Hi there, I am the mom of a 14 year old diabetic on his schools cross country team. He ran for the first time this last fall in his freshman year and had many blood sugar issues. Unfortunatly for him, his coaches knew nothing about diabetic athletes so we spent most of the season trying to find out what worked for him. We're trying to get a jump on things before competitions start back up in the fall so he can have a better year. He currently runs the 5k in 16-18 minutes but his fluctuations frustrate his coaches. We realize its due to his numbers but they don't seem to get it. The whole team and their families get together for dinner the night before each meet and so the athletes can "carb load". That first meet was a disaster for Jake, his body couldn't deal with all that spaghetti! We are looking for advice on what to eat the night before, and mornings before a meet. Are there any high school athletes out there?
Hi Debi! I ran cross country and track when I was in high school, and I now run XC/track in college. Is your son using a pump? I have been on the pump for close to 9 years now, and it is really helpful when I run. I too have experienced these blood sugar fluctuations during cross country, and I know how frustrating they can be-- especially when there is a team/ coach counting on you!
In my experience, the food I eat the night before a meet doesn't really have an affect on my blood sugar the day of/ during the race. The day of the race however, I try not to eat my meal too close to when I am going to be running. I'll usually have some oatmeal or a peanut butter and banana sandwich as my meal before the race. It's not especially interesting food, but it is easily digested and has a nice blend of carbs and protein to prevent a blood sugar spike. I have found that it is best if I eat 2-3 hours before the race so that the insulin will have had a chance to peak before i run. If I run too soon after a meal bolus it tends to make me go low while I'm running. In some cases, like when I have races in the morning, and therefore cant eat 2-3 hours before I run, i reduce my meal bolus so that I don't get low while I am running.
With races though, it is important to make sure the body has enough insulin to deal with the adrenaline and stress associated with racing (both stress and adrenaline make my blood sugar go high). For long runs, my blood sugar target is about 170 before I start, but for races, I can start with a much lower blood sugar (130-140). In order to get my blood sugar to this pre-run/race target I lower my basal rate 2 hours before I plan on running. I have 3 different basal rates programmed into my pump that I use depending on what time of day I run (the "Standard rate" is for days when i dont run, "A" basal is for morning runs, and the "B" basal rate is for when I run in the afternoon). This way, it is really easy to prepare for a run. When I wake up in the morning I can select the basal pattern most appropriate for the day's workout, and that way I dont have to remember to lower my basal rate later in the day in anticipation of a run because my pump is already programmed to do so. If your son is using a pump you might find it would be helpful to have 2 different basal rates to deal with the two different types of cross country running (long runs v. races). One basal rate could be used for days where he does longer distance runs (and would therefore give less insulin), and the other could be used for races or days where he does shorter faster workouts (and would therefore be slightly higher to prevent the high blood sugars resulting from the adrenaline).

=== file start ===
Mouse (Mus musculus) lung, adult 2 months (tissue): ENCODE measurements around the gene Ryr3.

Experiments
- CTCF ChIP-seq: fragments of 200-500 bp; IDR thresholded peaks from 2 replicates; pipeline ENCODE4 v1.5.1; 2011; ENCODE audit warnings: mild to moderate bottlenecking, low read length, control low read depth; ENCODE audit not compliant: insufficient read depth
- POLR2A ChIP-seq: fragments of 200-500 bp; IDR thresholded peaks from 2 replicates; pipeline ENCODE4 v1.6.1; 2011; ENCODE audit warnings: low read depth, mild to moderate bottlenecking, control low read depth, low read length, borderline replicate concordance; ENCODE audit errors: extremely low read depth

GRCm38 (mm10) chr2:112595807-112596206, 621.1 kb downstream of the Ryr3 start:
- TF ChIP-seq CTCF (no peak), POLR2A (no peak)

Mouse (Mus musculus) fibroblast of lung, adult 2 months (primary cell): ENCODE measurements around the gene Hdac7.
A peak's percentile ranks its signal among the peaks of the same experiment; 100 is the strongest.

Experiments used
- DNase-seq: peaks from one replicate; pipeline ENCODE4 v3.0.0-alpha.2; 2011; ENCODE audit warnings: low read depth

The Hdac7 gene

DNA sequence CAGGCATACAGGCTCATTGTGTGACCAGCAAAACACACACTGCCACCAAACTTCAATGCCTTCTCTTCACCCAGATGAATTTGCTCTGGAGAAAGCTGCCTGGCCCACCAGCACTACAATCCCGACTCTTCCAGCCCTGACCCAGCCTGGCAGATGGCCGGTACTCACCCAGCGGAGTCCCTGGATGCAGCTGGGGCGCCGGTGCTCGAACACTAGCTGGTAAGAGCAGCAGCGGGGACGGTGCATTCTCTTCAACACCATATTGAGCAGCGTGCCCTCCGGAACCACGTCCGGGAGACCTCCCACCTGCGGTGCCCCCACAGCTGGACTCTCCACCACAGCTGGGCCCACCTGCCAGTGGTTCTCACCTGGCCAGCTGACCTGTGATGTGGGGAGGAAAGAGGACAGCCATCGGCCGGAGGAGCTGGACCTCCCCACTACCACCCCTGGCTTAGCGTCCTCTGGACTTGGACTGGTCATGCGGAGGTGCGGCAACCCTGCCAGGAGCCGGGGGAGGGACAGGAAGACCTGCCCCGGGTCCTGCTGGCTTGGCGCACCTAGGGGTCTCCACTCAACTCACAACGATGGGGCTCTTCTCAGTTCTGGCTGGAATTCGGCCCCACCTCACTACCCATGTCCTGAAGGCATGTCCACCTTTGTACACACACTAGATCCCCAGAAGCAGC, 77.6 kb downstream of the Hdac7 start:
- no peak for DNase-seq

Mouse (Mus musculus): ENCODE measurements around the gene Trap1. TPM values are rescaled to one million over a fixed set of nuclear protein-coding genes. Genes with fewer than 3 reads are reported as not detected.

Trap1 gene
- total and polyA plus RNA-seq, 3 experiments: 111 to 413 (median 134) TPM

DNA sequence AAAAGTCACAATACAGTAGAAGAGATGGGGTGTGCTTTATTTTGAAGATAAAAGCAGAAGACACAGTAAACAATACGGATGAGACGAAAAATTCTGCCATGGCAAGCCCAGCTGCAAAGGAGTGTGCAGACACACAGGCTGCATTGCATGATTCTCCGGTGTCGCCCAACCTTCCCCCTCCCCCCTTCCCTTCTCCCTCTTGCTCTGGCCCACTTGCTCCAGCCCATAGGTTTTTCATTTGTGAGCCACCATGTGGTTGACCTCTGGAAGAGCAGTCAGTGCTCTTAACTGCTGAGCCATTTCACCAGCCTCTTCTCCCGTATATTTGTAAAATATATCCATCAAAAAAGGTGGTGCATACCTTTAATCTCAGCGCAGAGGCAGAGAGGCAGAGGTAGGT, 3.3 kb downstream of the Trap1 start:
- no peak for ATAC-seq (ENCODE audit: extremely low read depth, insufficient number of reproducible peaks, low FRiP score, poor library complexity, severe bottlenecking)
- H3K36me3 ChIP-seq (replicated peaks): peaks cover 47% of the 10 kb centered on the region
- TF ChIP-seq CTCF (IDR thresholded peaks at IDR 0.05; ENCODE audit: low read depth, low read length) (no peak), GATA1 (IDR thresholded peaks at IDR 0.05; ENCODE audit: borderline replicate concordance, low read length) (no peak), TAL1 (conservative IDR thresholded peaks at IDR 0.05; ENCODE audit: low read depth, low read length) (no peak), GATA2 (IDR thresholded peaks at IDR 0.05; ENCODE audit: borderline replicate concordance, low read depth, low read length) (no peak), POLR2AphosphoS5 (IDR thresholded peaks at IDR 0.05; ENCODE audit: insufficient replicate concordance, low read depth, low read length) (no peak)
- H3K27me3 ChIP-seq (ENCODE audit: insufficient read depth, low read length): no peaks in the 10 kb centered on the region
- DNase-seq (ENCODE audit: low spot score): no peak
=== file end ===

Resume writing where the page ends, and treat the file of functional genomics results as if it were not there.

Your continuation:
I have also found that it is extremely important to consider "insulin on board" before going for a run. If i start my run at my target of 170, but have even a very small amount of I.O.B. like 0.5 units left over from an earlier meal bolus or correction, running tends to "magnify" the effect the insulin has on my blood sugar, and I am bound to go low. If your son uses a pump, I'm sure you already look at this.
Also, you may already do this, but I use a food scale to figure out how many carbs are in foods like pasta, bread, rice, cereal, etc. That way, it's really easy to know exactly how much I am eating and how much insulin I need to take. As long as I take enough insulin, I haven't really had any issues with food like pasta.
I hope this is at least a little helpful, and not too confusing. Let me know if you have any questions! I hope your son is doing well, and I good luck with the next season!